As Hong Kong authorities plan legislation to make reporting suspected cases of child abuse compulsory, survivors of childhood sexual assault have voiced concerns that the well-intended move might create more trauma.
Under the proposed law, people who come into frequent contact with children under the age of 18 through their jobs will be legally obliged to report any suspected cases of child abuse to authorities.
A number of recent cases of child abuse in child care centres and schools across the city has renewed calls for the legislation, with the proposal largely supported by lawmakers and the public. But among survivors of such abuse, the planned inclusion of child sexual abuse set alarm bells ringing.
RainLily, a group that has provided support and counselling services for sexual abuse survivors for more than two decades, said it hoped to give voice to those who had experienced such abuse.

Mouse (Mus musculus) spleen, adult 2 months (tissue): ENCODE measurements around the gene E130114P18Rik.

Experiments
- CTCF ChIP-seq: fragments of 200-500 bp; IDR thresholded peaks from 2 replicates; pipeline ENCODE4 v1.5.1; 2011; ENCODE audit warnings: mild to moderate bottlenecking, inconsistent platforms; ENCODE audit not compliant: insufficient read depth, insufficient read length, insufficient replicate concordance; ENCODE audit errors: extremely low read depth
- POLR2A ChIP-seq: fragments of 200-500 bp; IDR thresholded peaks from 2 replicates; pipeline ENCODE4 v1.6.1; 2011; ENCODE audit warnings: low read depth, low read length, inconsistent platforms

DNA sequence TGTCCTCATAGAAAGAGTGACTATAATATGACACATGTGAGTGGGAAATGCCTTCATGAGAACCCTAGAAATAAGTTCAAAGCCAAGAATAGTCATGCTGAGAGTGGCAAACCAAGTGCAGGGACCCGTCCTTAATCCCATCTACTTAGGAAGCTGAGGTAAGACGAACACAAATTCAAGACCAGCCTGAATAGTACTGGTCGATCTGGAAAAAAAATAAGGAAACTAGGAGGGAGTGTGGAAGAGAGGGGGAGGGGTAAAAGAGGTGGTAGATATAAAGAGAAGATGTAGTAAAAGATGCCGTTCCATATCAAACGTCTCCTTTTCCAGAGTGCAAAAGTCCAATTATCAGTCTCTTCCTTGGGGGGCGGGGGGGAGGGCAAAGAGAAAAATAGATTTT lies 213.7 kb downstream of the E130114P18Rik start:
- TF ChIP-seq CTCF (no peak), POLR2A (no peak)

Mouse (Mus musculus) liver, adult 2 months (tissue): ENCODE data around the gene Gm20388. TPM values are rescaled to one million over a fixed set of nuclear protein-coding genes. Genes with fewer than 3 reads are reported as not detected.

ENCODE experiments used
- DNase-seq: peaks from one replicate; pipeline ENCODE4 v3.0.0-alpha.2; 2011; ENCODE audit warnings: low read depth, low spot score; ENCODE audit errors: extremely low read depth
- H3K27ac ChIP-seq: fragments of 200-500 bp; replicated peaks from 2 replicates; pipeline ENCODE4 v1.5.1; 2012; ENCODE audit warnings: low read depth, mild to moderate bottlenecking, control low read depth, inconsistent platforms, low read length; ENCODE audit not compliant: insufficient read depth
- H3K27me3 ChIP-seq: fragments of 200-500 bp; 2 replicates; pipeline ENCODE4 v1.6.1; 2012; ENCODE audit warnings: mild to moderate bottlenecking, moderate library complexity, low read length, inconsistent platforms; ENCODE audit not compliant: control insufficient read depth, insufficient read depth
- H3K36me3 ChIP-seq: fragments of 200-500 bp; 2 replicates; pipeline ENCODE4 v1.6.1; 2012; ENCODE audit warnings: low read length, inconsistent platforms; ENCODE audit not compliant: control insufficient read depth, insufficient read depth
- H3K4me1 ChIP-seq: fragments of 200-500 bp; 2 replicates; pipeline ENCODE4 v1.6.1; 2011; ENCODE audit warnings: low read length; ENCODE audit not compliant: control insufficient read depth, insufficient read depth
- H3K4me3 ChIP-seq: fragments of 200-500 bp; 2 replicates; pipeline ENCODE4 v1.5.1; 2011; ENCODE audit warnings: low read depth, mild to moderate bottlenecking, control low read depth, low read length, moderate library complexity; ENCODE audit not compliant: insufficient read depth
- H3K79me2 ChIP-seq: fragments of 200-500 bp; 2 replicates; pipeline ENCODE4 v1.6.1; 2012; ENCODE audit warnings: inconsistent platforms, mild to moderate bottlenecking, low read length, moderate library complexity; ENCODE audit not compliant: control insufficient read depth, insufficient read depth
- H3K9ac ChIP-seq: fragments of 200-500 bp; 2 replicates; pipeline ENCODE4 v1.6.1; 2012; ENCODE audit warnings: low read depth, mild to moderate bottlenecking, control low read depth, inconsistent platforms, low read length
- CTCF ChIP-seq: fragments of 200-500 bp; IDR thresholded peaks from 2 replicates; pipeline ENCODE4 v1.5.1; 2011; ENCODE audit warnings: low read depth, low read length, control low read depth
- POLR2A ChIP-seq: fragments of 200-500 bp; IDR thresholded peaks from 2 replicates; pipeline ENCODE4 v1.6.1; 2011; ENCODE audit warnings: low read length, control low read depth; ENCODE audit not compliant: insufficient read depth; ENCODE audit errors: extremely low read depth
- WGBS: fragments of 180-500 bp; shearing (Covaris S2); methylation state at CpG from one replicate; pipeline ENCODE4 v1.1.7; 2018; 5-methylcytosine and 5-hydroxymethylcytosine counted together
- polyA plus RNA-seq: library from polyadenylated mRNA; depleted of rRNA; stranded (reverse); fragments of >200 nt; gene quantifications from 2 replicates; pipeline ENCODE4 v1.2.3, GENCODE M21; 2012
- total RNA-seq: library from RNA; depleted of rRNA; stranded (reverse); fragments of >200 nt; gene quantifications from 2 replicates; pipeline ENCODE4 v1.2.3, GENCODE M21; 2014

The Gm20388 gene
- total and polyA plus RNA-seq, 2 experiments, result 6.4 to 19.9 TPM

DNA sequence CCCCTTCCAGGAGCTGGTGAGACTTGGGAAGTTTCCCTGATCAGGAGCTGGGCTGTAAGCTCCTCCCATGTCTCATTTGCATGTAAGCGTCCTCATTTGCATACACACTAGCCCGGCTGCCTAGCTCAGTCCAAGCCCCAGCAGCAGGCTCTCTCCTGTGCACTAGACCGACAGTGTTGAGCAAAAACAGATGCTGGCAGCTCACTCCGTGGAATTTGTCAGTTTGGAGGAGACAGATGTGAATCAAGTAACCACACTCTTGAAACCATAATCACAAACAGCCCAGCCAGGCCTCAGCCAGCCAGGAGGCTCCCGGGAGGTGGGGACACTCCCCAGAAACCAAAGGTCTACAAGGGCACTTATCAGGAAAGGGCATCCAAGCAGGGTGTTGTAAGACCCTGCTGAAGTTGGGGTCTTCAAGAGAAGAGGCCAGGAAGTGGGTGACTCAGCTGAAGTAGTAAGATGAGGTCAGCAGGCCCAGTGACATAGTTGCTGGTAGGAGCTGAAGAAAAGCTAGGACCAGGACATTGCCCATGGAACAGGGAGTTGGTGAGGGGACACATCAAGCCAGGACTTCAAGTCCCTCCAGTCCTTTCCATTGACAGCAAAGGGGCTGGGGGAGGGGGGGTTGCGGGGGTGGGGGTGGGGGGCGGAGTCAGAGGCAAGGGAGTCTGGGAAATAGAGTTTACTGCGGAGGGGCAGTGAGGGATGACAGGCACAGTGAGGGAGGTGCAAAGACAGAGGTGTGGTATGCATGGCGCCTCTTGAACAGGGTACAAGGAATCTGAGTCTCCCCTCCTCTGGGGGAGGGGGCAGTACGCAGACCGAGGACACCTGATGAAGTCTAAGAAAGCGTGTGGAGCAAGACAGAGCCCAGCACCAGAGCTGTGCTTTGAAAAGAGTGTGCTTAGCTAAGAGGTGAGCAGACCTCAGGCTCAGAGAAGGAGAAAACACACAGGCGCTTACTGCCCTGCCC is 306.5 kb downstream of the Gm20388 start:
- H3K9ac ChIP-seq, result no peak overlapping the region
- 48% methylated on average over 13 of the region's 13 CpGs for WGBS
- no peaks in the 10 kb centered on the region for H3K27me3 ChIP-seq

Among the 107 cases of underage sexual assault RainLily has assisted over the past three years, 40 per cent did not go to the police, according to a press release the group sent out last Thursday.
Last Saturday, RainLily invited four members of its childhood sexual abuse survivor group to sit down with reporters, to explain why they did not want to immediately go to the authorities, and share the scars left by legal proceedings they had not wanted to be a part of.
In the name of justice
Christina, speaking under a pseudonym, broke down when sharing her experience with reporters.
However, it was not because of the 11 years of sexual abuse that she lived through, rather, it was the additional layers of trauma introduced when her case was put through the criminal justice system.
Christina never imagined matters would spiral out of her control so quickly after confiding in a friend that she had been sexually assaulted by her brother. Her friend then told the social worker at their school.